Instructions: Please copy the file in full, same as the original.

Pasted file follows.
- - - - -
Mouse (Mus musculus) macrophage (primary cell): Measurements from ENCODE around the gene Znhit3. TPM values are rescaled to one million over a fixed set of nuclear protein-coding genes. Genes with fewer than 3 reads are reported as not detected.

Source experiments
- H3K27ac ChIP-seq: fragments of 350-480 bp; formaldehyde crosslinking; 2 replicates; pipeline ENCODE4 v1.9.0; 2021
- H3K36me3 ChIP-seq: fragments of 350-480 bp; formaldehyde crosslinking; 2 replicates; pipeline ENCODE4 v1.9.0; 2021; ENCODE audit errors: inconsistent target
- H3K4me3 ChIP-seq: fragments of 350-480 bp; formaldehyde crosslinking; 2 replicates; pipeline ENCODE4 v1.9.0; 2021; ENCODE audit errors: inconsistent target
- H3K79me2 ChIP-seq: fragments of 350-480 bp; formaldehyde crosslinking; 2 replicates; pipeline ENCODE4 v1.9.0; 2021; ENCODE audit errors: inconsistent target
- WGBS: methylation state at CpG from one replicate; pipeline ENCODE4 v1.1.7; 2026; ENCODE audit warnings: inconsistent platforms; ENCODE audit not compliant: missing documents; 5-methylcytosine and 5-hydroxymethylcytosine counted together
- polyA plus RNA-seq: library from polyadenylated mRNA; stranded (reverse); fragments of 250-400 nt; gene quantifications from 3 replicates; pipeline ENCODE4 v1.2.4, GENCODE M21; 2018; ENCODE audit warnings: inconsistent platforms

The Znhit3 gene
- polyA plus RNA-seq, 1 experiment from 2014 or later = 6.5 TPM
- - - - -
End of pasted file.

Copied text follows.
Mouse (Mus musculus) macrophage (primary cell): Measurements from ENCODE around the gene Znhit3. TPM values are rescaled to one million over a fixed set of nuclear protein-coding genes. Genes with fewer than 3 reads are reported as not detected.

Source experiments
- H3K27ac ChIP-seq: fragments of 350-480 bp; formaldehyde crosslinking; 2 replicates; pipeline ENCODE4 v1.9.0; 2021
- H3K36me3 ChIP-seq: fragments of 350-480 bp; formaldehyde crosslinking; 2 replicates; pipeline ENCODE4 v1.9.0; 2021; ENCODE audit errors: inconsistent target
- H3K4me3 ChIP-seq: fragments of 350-480 bp; formaldehyde crosslinking; 2 replicates; pipeline ENCODE4 v1.9.0; 2021; ENCODE audit errors: inconsistent target
- H3K79me2 ChIP-seq: fragments of 350-480 bp; formaldehyde crosslinking; 2 replicates; pipeline ENCODE4 v1.9.0; 2021; ENCODE audit errors: inconsistent target
- WGBS: methylation state at CpG from one replicate; pipeline ENCODE4 v1.1.7; 2026; ENCODE audit warnings: inconsistent platforms; ENCODE audit not compliant: missing documents; 5-methylcytosine and 5-hydroxymethylcytosine counted together
- polyA plus RNA-seq: library from polyadenylated mRNA; stranded (reverse); fragments of 250-400 nt; gene quantifications from 3 replicates; pipeline ENCODE4 v1.2.4, GENCODE M21; 2018; ENCODE audit warnings: inconsistent platforms

The Znhit3 gene
- polyA plus RNA-seq, 1 experiment from 2014 or later = 6.5 TPM